Hunger Management

Recipe: Great balls of rum

This story was first published in The Straits Times on Dec 22, 2013

Even though the decorations are up on Orchard Road and in malls, and I am feeling a little panicked over our family Christmas meal (Which turkey to order? What side dishes to make? Do I have enough goose fat for roast potatoes?), I did not get into the Yuletide spirit until, oh, a week ago.

That was when I found myself elbow-deep in Operation Rum Ball. I had decided on a whim to make them for a party I was going to.

Standing in my kitchen and rolling those balls, all 68 of them, I thought about these old-fashioned treats and how festive they are this time of year.

They smell of Christmas and their booziness fits right in with the season, when people relax and enjoy the company of family and friends.

Of course, they are available year-round in heartland cake shops, which turn leftover chocolate cake into ping pong ball-sized rum balls covered with chocolate sprinkles.

I used to covet them because the alcohol made them seem very adult, although most were probably flavoured with rum essence.

Now that I am grown up and can drink legally, I make my own dainty but lethal rum balls.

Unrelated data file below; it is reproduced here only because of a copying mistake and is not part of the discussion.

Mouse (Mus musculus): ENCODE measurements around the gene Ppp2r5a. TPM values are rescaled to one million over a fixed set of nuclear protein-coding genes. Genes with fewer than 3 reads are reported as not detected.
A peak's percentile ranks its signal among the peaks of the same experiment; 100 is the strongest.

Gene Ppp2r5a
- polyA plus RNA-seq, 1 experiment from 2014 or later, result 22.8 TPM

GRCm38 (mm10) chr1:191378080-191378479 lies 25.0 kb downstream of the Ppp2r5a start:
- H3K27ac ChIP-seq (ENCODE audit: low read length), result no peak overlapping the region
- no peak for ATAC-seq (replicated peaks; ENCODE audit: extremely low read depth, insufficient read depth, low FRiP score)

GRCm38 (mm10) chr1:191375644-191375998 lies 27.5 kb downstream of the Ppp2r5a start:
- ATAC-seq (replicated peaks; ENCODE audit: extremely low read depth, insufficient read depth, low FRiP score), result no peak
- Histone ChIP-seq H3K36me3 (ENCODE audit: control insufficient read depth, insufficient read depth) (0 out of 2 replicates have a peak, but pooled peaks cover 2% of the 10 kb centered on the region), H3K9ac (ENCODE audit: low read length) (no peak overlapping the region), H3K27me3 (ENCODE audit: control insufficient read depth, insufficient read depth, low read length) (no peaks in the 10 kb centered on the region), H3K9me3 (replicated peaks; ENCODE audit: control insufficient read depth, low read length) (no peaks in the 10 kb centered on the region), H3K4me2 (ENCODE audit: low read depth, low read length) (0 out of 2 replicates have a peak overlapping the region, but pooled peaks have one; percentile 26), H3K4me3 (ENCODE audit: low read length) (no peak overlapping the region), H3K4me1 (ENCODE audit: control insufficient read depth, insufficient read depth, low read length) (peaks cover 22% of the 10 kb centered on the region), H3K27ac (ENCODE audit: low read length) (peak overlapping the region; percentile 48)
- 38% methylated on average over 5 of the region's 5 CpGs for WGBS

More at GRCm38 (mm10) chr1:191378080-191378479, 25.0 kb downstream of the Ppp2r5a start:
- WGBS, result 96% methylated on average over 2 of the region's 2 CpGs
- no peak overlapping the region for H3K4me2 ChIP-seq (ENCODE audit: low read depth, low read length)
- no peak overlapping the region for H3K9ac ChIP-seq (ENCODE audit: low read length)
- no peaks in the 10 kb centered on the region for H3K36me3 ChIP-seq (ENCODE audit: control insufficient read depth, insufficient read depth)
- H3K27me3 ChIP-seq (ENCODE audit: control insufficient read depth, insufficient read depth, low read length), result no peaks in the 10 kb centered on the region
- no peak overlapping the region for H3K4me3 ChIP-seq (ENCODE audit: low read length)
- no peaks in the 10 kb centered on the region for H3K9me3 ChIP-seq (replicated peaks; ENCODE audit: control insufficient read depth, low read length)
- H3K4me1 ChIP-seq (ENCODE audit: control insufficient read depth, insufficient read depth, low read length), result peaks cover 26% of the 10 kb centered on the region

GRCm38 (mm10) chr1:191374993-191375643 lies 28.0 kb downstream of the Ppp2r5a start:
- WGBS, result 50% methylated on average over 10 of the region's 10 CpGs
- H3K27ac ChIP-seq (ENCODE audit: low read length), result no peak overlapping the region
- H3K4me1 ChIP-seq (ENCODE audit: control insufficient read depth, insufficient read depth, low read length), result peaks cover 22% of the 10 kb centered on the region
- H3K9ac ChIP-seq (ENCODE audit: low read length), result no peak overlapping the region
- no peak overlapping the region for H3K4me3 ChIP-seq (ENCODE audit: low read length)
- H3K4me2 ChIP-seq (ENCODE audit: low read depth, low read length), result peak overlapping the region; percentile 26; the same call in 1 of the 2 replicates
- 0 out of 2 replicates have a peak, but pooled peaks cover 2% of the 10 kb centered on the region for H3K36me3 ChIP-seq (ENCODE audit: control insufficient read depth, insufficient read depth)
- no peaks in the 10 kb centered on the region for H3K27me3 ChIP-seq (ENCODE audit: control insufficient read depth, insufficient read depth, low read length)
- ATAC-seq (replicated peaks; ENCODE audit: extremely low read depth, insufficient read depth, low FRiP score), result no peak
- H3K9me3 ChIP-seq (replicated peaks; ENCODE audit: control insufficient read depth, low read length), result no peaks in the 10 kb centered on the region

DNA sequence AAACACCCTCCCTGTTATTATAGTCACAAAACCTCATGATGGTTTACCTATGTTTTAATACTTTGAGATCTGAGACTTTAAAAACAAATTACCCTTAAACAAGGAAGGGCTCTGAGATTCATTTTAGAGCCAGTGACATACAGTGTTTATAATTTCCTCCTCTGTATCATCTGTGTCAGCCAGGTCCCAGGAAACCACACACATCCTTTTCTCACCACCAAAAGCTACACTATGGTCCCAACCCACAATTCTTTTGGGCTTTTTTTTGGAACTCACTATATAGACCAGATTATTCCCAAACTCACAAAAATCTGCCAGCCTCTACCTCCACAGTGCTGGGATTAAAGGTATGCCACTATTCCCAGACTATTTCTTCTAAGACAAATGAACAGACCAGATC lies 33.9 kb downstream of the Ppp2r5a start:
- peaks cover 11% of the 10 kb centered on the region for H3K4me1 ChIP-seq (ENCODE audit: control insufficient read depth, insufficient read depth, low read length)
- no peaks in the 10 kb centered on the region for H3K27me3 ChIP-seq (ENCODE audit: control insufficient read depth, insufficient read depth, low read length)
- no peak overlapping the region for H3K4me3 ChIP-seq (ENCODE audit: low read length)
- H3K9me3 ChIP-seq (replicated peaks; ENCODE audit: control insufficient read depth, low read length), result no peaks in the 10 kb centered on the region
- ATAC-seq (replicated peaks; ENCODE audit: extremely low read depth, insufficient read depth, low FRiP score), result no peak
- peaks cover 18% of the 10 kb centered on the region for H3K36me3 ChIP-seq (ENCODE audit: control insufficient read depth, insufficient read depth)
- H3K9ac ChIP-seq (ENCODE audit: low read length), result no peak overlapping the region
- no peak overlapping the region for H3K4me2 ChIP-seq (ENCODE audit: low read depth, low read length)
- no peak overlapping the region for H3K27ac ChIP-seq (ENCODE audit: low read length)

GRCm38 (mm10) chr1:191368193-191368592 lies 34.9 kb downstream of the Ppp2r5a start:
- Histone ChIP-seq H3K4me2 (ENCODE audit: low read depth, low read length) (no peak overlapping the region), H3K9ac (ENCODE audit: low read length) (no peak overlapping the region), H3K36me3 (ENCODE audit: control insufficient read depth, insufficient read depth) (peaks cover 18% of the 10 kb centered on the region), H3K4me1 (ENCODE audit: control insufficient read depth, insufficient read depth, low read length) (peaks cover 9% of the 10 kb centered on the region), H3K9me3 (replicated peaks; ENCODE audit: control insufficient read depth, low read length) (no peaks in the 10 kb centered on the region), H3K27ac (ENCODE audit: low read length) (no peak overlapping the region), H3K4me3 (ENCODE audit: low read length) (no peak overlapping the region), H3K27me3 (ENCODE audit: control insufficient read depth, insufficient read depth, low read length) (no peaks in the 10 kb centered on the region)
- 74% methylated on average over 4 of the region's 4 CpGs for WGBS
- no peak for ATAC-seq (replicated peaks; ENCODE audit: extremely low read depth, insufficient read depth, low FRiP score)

Some people use crushed vanilla cookies and add chocolate and rum, or Weetabix cereal and add dates for sweetness.

I figured I would use the easiest option: chocolate cake. It soaks up the rum, chocolate and condensed milk easily and I like the lusciousness of the finished product.

The cake can be store-bought, made from scratch or a cake mix. Just about any cake can be used for the recipe, except for chiffon, which is too light; and brownies, which are too dense. There should also be no frosting or fillings.

If at a complete loss, just get a boxed cake mix and follow the instructions. The results will work perfectly well.

You are not limited to rum either. This is a good way to use up duty-free alcohol. Bourbon, cognac, whisky and coffee liqueur are good substitutes. Just be generous.

One thing that is non-negotiable, however, is the chocolate. It has to be dark, with at least 70 per cent cocoa solids. I used 87 per cent bars for the recipe.

Good chocolate just makes the balls taste better and less sweet.

If you are angsting over the amount of condensed milk called for in the recipe, use a light version. But you will need the milk to help bind the ingredients together.

Then, there is the coating.

While I like the retro look of chocolate sprinkles, other options include dessicated coconut, finely chopped almonds or pistachios, or no coating at all.

Other ways to jazz up the rum balls include adding raisins soaked in rum or boozy cherries, so guests get a little surprise.

Rolling rum balls can be messy, with sticky chocolate coating the hands and the countertop strewn with stray chocolate sprinkles, which skitter everywhere if you are not careful.

But I get a lot of satisfaction seeing people take a bite, their eyes widening because they realise there is a lot of rum and then taking another ball.

Yes, Christmas is here and it's just glorious.

hsueh@sph.com.sg

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